Raku Kaiseki No More
I just called Raku to make a reservation in May for the 15 course Kaiseki and was disappointed to learn they are no longer offering it.
They did offer me a 100pp omakase that I reluctantly accepted.
I've been to Raku once before and ordered almost everything on the menu and really enjoyed it and was looking forward to trying the Kaiseki. From my understanding the kaiseki dinner consisted of mostly off-menu items. My questions are, is the omakase just a selection of items off of the regular menu? Is it worth it? Would I be better off ordering a la carte? Or should I try someplace else?
Just a guess, but... You'll probably be just as happy with the omakase as you would have been with the kaiseki. Few places only do omakase items directly from the menu. There's likely to be a couple of menu highlights here and there, but the better portion of it will be original items based on what looks best to the chef that day. And at a place like Raku, renowned for their kaiseki, I think odds are pretty good that the omakase will bear quite a few similarities to the kaiseki you wanted.
From what I know of Japanese cuisine, I think this is something like a French fine dining restaurant switching from a traditional (read: very old-school) 14-course service à la russe to a dégustation menu à la Joël Robuchon or Guy Savoy.
Another thought: Keep the reservation. Call back a week or two before you arrive. They may have had enough of an outcry by then that they will offer the kaiseki again.
I asked about omakase option last time I went in Mar and was told it is simply composed of chef's selection of dishes from the daily specials board and the regular menu. It is not a replacement for kaiseki, where nearly every item (if not all) were off-menu. If you are already familiar with Raku food, I suggest you order what you like a la carte instead.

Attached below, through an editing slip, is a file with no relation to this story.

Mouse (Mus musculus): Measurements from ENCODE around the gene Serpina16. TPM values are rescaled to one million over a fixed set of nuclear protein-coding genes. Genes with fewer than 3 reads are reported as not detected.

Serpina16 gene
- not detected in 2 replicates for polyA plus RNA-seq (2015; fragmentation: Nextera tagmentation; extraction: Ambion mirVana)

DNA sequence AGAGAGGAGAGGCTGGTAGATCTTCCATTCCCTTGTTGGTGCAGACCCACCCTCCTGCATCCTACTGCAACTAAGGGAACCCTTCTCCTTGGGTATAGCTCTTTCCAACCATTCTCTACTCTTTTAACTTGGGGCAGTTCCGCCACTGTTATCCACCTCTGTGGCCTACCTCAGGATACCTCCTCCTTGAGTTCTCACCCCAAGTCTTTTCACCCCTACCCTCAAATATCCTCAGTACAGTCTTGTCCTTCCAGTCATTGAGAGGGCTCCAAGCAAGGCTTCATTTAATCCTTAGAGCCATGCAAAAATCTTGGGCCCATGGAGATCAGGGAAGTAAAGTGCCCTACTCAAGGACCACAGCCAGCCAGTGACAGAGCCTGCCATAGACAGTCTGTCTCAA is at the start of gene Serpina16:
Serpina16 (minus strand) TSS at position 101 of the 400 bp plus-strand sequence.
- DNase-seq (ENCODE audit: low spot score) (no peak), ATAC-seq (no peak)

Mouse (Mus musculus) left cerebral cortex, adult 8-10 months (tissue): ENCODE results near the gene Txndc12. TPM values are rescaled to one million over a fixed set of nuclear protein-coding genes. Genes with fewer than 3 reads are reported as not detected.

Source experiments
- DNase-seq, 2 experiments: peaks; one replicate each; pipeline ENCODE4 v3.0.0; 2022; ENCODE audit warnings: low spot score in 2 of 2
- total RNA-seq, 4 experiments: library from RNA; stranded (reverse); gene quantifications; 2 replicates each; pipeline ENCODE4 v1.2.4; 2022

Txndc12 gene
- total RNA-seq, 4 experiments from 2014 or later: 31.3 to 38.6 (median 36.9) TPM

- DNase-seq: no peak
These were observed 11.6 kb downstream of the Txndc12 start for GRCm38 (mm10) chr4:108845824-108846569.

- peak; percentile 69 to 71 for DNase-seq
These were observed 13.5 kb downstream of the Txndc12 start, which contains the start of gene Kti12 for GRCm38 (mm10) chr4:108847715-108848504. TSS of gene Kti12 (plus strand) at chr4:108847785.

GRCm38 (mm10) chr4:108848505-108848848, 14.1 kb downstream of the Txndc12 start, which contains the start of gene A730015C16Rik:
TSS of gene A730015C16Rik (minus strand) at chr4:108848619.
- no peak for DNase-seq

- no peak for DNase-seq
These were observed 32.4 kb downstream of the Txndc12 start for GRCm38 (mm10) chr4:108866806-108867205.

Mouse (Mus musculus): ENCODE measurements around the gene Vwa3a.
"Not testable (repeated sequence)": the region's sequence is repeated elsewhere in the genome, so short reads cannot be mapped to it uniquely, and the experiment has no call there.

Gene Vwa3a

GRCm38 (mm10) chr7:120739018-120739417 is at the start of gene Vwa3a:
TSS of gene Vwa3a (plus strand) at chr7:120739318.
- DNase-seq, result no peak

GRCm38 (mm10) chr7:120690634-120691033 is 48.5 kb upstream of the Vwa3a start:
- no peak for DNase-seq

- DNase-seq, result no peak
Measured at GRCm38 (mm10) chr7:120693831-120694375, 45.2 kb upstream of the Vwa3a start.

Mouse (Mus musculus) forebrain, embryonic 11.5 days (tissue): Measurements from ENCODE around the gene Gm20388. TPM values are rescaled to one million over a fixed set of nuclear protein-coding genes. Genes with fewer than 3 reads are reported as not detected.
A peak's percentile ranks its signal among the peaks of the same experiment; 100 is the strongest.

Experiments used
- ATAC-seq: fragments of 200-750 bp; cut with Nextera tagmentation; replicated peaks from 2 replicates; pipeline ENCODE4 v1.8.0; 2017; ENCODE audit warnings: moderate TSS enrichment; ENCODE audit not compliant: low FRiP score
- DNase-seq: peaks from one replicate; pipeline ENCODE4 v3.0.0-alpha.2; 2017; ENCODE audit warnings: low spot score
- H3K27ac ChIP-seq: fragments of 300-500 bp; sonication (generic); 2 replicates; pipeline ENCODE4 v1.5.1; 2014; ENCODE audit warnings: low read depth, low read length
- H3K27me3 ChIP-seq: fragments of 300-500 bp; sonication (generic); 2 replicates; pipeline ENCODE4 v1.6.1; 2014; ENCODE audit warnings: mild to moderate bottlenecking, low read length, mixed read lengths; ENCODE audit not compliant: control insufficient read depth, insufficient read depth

When I had their kaiseki in Feb, it was already down to weekends only and for just 1 party per night. I guess it wasn't profitable or too time consuming for the chefs to continue offering it.
If you are open to sushi/sashimi, Kabuto is in the same plaza and offers a fantastic omakase.
This is sad news :(
Does that mean the kaiseki room is open to regular diners too, or is it reserved for omakase?
Raku is #2 on my list in Las Vegas (behind Lotus) and I have had the 15 course Kaiseki on two separate occasions. And I can honestly say that they were two of my least favorite dining experiences there. They were by no means bad rather quite good. But most of my meals at Raku are better than quite good, generally excellent. My two experiences were that there were a couple of items (3-5 if I remember correctly) on the Kaiseki that were not offered on the special or regular menu. But what I found was that of the 15 dishes I probably loved 8ish, liked 4ish and was ish on the remaining.
Finally the duration was a bit staggering. We never left short of 3 hours and 45 minutes.
I'm not LVI, nor do I play him on TV, and agree with everything he says (we even have the same two fave restaurants in LV, in the same order). I've just found it's best to order ala carte and ask the waitresses about what is special that evening. Take the specials seriously; they are often the same dishes featured on the omakase.
Sorry it took me two days to reply. I always ordered a la carte before the omakase was offered. When they offered the 10-15 course Kaiseki I tried it once, went another two or three times ordering a la carte then tried the tasting again. As I said, each time it was fine but what I found was that of the 15 courses, I was thrilled with ~10 of the dishes. When I order a al carte I get what I want, tailoring to my desires.
I also agree with Dave Feldman (he is far to handsome to play me on TV) that the specials are just that...special. One word of caution however, if you are budget conscience, make sure to ask the prices as some of the dishes can get up there in price.